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What is child development and what skills do children develop at different ages

What is child development?

Child development is a process every child goes through. This process involves learning and mastering skills like sitting, walking, talking, skipping, and tying shoes. Children learn these skills, called developmental milestones, during predictable time periods.

Children develop skills in five main areas of development:

  1. Cognitive Development
    This is the child's ability to learn and solve problems. For example, this includes a two-month-old baby learning to explore the environment with hands or eyes or a five-year-old learning how to do simple math problems.
  2. Social and Emotional Development
    This is the child's ability to interact with others, including helping themselves and self-control. Examples of this type of development would include: a six-week-old baby smiling, a ten-month-old baby waving bye-bye, or a five-year-old boy knowing how to take turns in games at school.
  3. Speech and Language Development
    This is the child's ability to both understand and use language. For example, this includes a 12-month-old baby saying his first words, a two-year-old naming parts of her body, or a five-year-old learning to say "feet" instead of "foots".
  4. Fine Motor Skill Development
    This is the child's ability to use small muscles, specifically their hands and fingers, to pick up small objects, hold a spoon, turn pages in a book, or use a crayon to draw.
  5. Gross Motor Skill Development
    This is the child's ability to use large muscles. For example, a six-month-old baby learns how to sit up with some support, a 12-month-old baby learns to pull up to a stand holding onto furniture, and a five-year-old learns to skip.

What is a developmental milestone?

A developmental milestone is a skill that a child acquires within a specific time frame. For instance, one developmental milestone is learning to walk. Most children learn this skill or developmental milestone between the ages of 9 and 15 months.

Milestones develop in a sequential fashion. This means that a child will need to develop some skills before he or she can develop new skills. For example, children must first learn to crawl and to pull up to a standing position before they are able to walk. Each milestone that a child acquires builds on the last milestone developed.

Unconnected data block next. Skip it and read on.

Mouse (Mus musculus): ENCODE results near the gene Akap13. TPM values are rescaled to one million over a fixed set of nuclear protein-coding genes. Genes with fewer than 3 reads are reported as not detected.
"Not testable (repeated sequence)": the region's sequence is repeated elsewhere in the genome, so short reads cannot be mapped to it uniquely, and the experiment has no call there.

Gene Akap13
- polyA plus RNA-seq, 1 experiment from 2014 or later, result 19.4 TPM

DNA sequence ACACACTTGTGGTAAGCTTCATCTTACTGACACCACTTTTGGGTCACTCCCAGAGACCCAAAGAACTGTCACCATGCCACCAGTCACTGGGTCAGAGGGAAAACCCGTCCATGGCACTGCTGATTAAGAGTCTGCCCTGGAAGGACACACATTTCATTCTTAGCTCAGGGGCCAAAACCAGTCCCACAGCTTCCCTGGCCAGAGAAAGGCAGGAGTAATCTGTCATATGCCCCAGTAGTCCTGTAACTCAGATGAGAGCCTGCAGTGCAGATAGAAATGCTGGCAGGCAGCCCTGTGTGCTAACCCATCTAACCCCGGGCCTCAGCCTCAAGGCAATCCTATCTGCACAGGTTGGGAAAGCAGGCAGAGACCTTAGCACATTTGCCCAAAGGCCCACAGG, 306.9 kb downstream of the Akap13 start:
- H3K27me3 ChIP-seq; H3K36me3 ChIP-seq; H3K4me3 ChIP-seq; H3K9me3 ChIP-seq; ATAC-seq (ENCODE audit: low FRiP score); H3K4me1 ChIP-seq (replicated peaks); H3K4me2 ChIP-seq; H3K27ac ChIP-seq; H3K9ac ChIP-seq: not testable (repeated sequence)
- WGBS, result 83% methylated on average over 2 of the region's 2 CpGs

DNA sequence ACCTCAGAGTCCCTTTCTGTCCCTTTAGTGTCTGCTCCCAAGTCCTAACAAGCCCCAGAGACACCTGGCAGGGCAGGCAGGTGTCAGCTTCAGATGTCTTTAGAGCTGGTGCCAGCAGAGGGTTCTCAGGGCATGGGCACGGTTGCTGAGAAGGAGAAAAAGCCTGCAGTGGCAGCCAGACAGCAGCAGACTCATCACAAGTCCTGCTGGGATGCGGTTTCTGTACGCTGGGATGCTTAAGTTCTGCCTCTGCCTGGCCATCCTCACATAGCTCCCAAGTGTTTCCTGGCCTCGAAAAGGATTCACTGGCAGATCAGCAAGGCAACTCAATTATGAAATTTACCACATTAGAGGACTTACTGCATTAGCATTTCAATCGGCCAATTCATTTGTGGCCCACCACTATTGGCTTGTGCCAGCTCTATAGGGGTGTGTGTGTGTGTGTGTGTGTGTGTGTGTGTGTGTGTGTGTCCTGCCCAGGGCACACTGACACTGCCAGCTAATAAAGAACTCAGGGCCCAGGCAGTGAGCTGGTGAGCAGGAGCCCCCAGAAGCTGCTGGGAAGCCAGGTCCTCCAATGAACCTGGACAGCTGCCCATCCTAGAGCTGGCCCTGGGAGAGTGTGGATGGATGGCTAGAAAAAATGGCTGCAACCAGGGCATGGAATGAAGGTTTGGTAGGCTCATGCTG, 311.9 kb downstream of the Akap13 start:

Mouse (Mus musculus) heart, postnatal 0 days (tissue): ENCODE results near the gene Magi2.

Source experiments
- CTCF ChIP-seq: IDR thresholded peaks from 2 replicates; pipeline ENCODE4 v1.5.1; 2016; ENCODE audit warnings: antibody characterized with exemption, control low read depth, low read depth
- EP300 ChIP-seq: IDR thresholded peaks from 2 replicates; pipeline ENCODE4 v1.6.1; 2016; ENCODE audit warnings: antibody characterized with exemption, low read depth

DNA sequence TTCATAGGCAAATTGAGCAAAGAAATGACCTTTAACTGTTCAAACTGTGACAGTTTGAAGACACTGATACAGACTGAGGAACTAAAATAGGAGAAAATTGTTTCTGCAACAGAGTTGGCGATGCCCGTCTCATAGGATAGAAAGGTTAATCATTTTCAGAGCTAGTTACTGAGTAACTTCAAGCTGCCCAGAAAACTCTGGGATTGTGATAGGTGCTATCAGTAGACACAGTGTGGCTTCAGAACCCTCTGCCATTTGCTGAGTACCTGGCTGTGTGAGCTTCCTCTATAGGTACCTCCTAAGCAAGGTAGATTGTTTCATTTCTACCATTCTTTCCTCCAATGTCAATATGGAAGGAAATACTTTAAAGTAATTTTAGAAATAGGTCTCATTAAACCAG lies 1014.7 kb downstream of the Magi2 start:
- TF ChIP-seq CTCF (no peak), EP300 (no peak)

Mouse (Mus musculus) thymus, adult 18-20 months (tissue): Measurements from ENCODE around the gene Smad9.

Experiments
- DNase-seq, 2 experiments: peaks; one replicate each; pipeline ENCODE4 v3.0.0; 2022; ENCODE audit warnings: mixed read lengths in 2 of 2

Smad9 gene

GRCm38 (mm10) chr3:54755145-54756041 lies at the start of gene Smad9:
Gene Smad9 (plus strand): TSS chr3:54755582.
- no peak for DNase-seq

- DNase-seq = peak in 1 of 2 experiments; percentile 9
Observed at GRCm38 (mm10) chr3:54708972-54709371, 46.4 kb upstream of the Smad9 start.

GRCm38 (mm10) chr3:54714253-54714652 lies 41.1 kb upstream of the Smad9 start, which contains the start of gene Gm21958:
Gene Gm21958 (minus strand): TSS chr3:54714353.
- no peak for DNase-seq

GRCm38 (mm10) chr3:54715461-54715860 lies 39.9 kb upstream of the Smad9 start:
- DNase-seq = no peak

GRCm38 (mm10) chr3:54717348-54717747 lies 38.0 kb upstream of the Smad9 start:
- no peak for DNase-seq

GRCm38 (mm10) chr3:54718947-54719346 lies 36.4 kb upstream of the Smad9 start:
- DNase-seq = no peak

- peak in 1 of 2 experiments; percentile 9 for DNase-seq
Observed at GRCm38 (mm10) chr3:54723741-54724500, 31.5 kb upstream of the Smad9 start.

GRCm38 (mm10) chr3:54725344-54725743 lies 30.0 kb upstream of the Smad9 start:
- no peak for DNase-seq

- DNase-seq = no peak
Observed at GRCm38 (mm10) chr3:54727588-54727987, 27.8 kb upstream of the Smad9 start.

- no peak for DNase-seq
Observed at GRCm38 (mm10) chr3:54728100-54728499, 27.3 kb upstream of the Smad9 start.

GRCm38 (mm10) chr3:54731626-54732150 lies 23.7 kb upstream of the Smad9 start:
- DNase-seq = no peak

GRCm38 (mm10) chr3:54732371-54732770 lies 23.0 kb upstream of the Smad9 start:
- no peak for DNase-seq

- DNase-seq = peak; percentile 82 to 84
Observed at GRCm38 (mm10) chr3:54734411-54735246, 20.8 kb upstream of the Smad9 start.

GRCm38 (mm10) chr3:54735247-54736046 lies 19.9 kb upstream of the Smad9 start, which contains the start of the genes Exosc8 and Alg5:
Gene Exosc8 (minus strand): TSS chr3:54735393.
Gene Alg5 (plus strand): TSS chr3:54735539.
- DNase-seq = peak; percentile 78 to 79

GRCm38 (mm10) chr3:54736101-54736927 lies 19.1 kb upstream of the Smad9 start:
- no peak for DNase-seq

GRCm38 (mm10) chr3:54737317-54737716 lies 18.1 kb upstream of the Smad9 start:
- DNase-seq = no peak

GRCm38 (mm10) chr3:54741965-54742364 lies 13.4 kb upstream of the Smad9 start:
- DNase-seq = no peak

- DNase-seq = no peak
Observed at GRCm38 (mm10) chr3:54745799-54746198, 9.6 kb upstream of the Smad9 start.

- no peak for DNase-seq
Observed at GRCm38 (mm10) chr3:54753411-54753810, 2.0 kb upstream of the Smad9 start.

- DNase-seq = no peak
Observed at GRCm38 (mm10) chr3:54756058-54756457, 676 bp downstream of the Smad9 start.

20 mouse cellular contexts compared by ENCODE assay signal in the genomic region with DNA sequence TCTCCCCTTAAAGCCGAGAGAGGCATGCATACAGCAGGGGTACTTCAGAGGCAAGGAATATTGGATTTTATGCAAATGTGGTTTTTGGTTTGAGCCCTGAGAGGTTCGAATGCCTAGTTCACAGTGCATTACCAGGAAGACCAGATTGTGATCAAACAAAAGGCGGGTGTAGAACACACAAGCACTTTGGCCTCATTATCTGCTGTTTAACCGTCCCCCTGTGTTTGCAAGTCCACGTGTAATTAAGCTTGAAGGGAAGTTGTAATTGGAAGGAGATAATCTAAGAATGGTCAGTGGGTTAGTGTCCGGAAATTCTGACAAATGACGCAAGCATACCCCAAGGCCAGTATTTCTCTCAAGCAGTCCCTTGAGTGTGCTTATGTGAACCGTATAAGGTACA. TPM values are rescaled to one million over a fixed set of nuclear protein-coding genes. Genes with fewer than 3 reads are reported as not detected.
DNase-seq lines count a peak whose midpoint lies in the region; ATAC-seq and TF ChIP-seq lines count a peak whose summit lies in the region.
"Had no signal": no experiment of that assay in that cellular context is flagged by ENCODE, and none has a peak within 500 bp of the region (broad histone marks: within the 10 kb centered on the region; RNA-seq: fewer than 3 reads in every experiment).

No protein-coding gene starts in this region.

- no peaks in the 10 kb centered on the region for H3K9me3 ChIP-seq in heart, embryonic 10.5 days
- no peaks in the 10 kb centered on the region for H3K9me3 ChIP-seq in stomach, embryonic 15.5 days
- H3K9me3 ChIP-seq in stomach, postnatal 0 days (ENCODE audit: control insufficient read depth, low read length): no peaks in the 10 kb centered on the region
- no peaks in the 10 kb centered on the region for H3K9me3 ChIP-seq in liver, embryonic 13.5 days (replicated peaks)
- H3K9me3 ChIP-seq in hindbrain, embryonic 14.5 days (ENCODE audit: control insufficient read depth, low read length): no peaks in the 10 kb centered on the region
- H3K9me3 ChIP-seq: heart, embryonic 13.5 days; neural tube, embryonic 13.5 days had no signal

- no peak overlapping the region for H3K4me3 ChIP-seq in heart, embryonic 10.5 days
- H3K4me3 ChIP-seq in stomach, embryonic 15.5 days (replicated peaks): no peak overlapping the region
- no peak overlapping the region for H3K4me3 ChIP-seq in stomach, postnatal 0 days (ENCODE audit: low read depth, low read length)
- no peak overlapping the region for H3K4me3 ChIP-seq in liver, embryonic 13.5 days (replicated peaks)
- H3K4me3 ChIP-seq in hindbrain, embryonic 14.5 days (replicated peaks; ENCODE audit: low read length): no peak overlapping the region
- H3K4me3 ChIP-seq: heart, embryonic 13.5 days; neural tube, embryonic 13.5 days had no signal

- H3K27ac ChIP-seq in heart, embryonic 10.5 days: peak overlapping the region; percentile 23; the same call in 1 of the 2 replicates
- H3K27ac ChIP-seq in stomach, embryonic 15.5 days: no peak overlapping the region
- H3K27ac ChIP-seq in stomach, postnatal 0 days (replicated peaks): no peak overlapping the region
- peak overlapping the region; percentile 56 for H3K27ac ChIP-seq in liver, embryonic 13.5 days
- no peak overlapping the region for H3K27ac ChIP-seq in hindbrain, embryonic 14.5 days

To find out more information about age-appropriate developmental milestones click on a specific age below.


What are typical milestones, or skills, children learn at different ages?
We now know that our brains are not fully developed at birth. In fact, a baby's brain weighs about one quarter (1/4) of what an adult's brain weighs!

The brain grows very rapidly during the first several years of life. During this time, your child is learning all sorts of new skills.

Because children usually acquire developmental milestones or skills during a specific time frame or "window", we can predict when most children will learn different skills. The pages below describe the types of skills children usually learn at different ages.

Childhood Developmentental Milestones:

1 month  to 6  months
7 months to 12 months
13 months to 18 months (one year to one and a half years)
19 months to 24 months (one and a half years to two years)
25 months to 30 months (two years to two and a half years)
31 months to 36 months (two and a half years to three years)
3 years  to 5 years
Developmental delays

What if my child does not meet a developmental milestone?